• Political interference pushed out BCL liquidator
  • Gov’t wanted BCL to open before elections for political mileage
  • Molale wants liquidator out
  • Gov’t starved liquidator of funds to get its way
  • Over a billion spent on liquidation so far


Interference by powerful political figures in government aimed at appeasing the electorate has frustrated BCL Liquidator Nigel Dixon-Warren so much that he has taken a decision to ‘return BCL Mines and Smelter’ to government ownership, the liquidator admitted to this publication this week.

It has emerged that spear-headed by veteran public servant, Botswana Democratic Party (BDP) active politician and Minister for Mineral Resources, Green Technology and Energy Security, Eric Molale, government used its financial might to achieve political ends in an election year. Information gathered by the Botswana Gazette reveals that government’s sole objective is to have BCL Mines re-opened before the general elections so as to appease the electorate and win votes, regardless of the financial implications. “They do not care about the viability of the mine. Commercially speaking, BCL cannot be opened as soon as government wants because available mine reserves do not justify a business case. Government, especially the Minister does not understand and only wants BCL running again,” he said in an interview.

Dixon-Warren revealed that because he was, as the liquidator, making decisions that Government did not like that there was so much interference from both the ruling BDP and by opposition politicians that sought to micro-manage him, that it made the running the liquidation impossible. By resisting government intrusion into his administration of the mine. Sources involved with the liquidation report that Dixon-Warren angered government to such a degree that money which was supposed to be used to fund the liquidation became scarce, resulting in a compromised liquidation process.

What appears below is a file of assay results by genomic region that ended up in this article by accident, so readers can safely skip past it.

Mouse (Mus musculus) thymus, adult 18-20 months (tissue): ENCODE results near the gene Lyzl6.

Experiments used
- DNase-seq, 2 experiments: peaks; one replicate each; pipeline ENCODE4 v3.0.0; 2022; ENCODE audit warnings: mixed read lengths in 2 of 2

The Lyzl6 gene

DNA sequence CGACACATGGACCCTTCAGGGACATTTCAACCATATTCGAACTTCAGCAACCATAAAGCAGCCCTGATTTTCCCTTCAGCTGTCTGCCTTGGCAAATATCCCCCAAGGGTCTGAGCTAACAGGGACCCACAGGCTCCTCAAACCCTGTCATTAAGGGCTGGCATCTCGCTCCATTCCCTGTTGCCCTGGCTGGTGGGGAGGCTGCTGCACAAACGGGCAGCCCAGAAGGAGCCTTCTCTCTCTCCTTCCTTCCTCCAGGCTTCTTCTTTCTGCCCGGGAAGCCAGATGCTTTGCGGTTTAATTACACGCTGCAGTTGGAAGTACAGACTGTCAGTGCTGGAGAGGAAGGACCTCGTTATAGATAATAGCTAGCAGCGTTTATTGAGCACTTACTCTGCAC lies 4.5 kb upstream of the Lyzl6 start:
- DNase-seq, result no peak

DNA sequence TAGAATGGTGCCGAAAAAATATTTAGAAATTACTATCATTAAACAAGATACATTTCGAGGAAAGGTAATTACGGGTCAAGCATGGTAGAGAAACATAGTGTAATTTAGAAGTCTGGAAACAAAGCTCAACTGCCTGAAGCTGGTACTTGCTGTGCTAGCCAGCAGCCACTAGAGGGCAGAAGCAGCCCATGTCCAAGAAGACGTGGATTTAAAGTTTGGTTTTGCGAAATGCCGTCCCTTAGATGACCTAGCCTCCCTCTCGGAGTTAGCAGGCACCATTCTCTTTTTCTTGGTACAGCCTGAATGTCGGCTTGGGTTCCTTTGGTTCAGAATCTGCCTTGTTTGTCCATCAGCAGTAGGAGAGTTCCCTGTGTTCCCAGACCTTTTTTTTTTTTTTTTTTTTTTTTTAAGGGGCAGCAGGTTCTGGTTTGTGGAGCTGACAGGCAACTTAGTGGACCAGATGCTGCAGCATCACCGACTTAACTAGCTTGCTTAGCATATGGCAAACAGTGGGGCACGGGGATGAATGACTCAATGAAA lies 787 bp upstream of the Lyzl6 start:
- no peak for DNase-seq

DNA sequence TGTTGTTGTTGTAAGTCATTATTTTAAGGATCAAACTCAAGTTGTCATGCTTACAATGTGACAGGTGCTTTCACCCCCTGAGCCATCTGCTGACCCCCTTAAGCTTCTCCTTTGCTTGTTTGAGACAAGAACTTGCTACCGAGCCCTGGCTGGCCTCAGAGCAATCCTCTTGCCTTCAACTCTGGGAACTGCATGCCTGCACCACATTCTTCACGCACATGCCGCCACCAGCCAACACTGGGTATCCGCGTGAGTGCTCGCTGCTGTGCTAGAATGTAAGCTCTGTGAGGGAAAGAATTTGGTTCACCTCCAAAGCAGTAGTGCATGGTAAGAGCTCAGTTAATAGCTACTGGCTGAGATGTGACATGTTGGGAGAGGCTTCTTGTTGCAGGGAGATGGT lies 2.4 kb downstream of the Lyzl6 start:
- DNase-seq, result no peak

“I suggested two options to Government, either they fund the liquidation as promised and let me proceed with the liquidation, or they agree to the process of transferring the mines back to government so they can run it their way,” he revealed while at the same time suggesting that Government’s mentality such that since the State set foot the bills, the State has to make all the decisions.

Confidential documents obtained by this publication reveal that government, headed by Molale, may have deliberately denied BCL Limited Liquidator Nigel Dixon-Warren of adequate funding to run maintain the mines, so as to strategically push him out.

It emerges according to newly available evidence seen by this publication that a process of transferring BCL and Tati Nickel Mines back to Government is ongoing and is expected to be completed mid-March. Dixon Warren would not go into details and confirm whether government was invoking its ownership rights under the minerals Act or whether they would allow for the mine to revert to government on a private agreement.

Last week, Wednesday 27th February, the liquidator held a meeting with his senior staff members, where they were briefed as per their routine monthly briefing, that BCL Limited will no longer be under Dixon-Warren’s control in a month’s time.